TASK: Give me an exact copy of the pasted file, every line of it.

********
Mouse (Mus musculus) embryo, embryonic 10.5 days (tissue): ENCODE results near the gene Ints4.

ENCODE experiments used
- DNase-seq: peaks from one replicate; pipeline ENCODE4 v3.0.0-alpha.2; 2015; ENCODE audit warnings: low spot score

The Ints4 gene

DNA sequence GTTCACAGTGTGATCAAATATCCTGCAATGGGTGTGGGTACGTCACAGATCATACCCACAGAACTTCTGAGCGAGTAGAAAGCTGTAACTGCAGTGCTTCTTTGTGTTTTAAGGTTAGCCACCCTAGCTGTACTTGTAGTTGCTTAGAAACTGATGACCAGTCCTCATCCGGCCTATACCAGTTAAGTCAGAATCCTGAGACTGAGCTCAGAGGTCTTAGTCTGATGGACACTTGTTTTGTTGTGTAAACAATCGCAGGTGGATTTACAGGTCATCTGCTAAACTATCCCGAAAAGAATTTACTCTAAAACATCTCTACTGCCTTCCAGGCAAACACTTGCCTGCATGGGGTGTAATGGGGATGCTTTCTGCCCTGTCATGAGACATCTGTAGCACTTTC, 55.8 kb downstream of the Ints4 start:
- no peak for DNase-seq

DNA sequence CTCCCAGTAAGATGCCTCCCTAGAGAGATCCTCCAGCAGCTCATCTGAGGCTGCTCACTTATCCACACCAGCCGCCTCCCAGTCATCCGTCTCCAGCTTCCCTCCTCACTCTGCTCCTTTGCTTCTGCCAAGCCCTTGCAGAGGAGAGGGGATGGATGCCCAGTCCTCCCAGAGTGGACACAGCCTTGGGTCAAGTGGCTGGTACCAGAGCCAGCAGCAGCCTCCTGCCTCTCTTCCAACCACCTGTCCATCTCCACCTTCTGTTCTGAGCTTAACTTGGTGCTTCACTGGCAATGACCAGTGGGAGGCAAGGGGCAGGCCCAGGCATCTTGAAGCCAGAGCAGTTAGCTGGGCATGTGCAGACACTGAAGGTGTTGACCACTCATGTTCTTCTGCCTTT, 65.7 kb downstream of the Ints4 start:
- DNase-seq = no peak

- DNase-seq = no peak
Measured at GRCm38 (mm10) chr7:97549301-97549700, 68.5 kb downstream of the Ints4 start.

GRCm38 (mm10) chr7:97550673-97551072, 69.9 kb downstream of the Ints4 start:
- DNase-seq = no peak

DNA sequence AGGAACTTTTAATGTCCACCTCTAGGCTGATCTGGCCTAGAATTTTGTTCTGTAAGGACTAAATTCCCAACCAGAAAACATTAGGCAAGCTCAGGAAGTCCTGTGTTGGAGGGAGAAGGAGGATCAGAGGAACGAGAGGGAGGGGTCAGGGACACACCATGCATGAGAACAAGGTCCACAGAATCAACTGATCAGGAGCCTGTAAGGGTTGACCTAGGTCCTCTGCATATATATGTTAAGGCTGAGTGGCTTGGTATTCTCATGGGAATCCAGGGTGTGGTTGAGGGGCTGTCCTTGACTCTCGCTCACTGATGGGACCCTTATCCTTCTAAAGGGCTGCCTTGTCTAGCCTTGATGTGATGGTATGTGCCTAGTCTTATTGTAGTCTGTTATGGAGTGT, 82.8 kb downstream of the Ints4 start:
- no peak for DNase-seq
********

Mouse (Mus musculus) embryo, embryonic 10.5 days (tissue): ENCODE results near the gene Ints4.

ENCODE experiments used
- DNase-seq: peaks from one replicate; pipeline ENCODE4 v3.0.0-alpha.2; 2015; ENCODE audit warnings: low spot score

The Ints4 gene

DNA sequence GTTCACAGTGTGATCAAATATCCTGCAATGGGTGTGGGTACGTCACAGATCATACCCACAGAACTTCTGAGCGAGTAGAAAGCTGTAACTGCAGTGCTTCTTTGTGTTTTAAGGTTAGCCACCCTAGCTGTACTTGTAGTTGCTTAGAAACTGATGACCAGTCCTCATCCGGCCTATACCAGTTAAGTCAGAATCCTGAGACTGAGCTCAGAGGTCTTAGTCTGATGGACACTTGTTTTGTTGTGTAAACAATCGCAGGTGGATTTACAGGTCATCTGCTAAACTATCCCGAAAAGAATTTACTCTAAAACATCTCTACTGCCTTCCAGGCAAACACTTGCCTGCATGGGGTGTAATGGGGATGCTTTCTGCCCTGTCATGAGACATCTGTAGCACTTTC, 55.8 kb downstream of the Ints4 start:
- no peak for DNase-seq

DNA sequence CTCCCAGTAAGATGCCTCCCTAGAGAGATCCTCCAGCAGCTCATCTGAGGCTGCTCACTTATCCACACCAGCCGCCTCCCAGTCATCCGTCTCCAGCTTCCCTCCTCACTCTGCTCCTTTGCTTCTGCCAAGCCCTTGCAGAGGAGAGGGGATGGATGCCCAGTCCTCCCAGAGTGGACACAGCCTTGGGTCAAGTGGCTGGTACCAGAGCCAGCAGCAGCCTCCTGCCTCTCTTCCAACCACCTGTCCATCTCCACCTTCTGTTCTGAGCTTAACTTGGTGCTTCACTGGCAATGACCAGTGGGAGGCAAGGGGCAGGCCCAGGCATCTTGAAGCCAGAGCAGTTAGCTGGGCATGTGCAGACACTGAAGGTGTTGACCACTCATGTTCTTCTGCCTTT, 65.7 kb downstream of the Ints4 start:
- DNase-seq = no peak

- DNase-seq = no peak
Measured at GRCm38 (mm10) chr7:97549301-97549700, 68.5 kb downstream of the Ints4 start.

GRCm38 (mm10) chr7:97550673-97551072, 69.9 kb downstream of the Ints4 start:
- DNase-seq = no peak

DNA sequence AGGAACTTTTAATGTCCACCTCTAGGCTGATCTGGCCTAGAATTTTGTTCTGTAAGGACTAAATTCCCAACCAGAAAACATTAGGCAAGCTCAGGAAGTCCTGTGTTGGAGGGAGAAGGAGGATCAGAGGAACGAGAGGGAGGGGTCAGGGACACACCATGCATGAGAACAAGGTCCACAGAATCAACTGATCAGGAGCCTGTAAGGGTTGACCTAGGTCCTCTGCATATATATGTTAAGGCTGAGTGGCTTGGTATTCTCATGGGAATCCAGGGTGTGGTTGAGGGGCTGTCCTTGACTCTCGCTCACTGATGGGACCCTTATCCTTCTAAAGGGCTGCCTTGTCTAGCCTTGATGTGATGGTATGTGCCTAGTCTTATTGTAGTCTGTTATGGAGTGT, 82.8 kb downstream of the Ints4 start:
- no peak for DNase-seq